Measuring, characterizing, and detecting facebook like farms

Muhammad Ikram, Lucky Onwuzurike, Shehroze Farooqi, Emiliano De Cristofaro, Arik Friedman, Guillaume Jourjon, Mohammed Ali Kaafar, M. Zubair Shafiq

Research output: Contribution to journalArticlepeer-review

12 Citations (Scopus)


Online social networks offer convenient ways to reach out to large audiences. In particular, Facebook pages are increasingly used by businesses, brands, and organizations to connect with multitudes of users worldwide. As the number of likes of a page has become a de-facto measure of its popularity and profitability, an underground market of services artificially inflating page likes ("like farms") has emerged alongside Facebook's official targeted advertising platform. Nonetheless, besides a fewmedia reports, there is littlework that systematically analyzes Facebook pages' promotion methods. Aiming to fill this gap, we present a honeypotbased comparative measurement study of page likes garnered via Facebook advertising and from popular like farms. First, we analyze likes based on demographic, temporal, and social characteristics and find that some farms seem to be operated by bots and do not really try to hide the nature of their operations, while others follow a stealthier approach, mimicking regular users' behavior. Next, we look at fraud detection algorithms currently deployed by Facebook and show that they do not work well to detect stealthy farms that spread likes over longer timespans and like popular pages to mimic regular users. To overcome their limitations, we investigate the feasibility of timeline-based detection of like farm accounts, focusing on characterizing content generated by Facebook accounts on their timelines as an indicator of genuine versus fake social activity. We analyze a wide range of features extracted from timeline posts, which we group into two main categories: lexical and non-lexical.We find that like farm accounts tend to re-share content more often, use fewer words and poorer vocabulary, and more often generate duplicate comments and likes compared to normal users. Using relevant lexical and non-lexical features, we build a classifier to detect like farms accounts that achieves a precision higher than 99% and a 93% recall.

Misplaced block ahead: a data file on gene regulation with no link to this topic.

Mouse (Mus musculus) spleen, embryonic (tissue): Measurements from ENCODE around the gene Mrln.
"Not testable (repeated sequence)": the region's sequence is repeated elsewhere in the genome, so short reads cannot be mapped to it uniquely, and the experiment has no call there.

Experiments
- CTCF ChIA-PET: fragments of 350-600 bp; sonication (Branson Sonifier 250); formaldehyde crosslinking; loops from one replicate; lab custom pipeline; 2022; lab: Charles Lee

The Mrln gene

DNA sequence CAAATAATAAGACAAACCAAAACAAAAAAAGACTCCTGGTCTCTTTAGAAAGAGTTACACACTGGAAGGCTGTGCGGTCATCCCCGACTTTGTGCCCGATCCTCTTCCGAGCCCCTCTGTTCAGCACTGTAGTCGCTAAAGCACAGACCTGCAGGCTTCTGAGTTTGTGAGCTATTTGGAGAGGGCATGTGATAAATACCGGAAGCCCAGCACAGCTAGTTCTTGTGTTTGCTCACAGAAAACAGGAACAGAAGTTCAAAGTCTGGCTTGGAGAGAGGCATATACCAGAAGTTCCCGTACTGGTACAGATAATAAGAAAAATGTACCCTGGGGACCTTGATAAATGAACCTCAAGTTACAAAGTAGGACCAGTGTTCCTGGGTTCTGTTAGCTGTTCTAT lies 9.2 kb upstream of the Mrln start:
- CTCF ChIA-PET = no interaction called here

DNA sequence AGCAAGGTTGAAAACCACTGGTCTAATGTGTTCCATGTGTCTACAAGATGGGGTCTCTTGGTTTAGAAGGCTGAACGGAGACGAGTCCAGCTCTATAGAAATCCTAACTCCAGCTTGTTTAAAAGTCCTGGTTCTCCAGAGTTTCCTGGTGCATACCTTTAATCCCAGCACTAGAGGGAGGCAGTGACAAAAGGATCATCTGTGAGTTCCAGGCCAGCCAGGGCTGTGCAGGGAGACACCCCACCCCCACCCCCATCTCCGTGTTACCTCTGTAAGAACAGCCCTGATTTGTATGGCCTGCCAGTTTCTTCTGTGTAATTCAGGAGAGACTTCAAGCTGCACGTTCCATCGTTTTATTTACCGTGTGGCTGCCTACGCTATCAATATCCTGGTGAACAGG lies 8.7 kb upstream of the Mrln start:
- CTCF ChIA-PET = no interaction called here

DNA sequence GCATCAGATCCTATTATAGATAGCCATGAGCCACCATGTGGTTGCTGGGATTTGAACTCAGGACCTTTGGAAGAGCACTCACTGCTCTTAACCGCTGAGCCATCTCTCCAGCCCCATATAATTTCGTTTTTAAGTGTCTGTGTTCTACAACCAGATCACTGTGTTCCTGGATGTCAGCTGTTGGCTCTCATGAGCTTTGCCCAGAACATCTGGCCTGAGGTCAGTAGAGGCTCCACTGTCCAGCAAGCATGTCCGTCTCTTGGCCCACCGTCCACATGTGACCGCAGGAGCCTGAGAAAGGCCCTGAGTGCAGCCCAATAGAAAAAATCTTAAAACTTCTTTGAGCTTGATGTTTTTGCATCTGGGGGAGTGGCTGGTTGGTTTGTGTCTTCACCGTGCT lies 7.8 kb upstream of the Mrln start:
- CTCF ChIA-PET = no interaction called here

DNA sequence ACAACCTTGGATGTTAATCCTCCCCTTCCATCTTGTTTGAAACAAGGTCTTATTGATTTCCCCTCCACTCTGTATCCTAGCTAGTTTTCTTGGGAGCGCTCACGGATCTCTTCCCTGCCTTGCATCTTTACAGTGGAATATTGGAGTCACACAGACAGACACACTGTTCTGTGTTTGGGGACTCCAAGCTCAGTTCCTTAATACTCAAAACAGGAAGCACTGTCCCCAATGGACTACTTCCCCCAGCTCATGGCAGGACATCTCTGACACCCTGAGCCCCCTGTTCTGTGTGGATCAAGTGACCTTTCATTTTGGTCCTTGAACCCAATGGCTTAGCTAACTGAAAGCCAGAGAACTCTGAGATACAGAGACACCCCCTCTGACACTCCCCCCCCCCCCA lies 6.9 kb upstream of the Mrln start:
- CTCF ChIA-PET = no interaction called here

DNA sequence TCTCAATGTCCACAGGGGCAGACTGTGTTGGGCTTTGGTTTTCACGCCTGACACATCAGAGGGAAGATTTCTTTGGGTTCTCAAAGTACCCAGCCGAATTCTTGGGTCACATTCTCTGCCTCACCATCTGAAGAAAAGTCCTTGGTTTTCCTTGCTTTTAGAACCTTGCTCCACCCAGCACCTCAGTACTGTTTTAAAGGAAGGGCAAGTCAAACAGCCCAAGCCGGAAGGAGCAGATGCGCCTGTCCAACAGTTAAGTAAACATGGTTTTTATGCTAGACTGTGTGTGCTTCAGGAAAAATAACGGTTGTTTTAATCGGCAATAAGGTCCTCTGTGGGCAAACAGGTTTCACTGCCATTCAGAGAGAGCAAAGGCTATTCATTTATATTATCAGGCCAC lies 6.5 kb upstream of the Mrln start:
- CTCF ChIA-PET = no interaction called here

Original languageEnglish
Article number13
Pages (from-to)1-28
Number of pages28
JournalACM Transactions on Privacy and Security
Issue number4
Publication statusPublished - 1 Sep 2017
Externally publishedYes


  • measurement
  • like farm detection
  • social networks
  • machine learning


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